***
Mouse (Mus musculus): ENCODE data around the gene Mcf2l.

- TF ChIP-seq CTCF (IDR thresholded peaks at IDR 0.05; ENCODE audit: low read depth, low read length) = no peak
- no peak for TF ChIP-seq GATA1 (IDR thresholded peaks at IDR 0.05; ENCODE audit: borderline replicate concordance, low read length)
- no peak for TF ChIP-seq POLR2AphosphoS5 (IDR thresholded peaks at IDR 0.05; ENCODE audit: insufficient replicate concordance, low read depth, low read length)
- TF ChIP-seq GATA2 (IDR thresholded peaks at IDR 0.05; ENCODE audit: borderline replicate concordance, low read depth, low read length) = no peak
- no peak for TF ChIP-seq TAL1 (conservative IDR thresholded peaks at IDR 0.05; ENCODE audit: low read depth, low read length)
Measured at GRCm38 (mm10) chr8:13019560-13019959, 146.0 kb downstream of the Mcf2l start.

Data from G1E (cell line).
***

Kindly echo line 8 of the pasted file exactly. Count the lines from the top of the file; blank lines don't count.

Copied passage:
Data from G1E (cell line).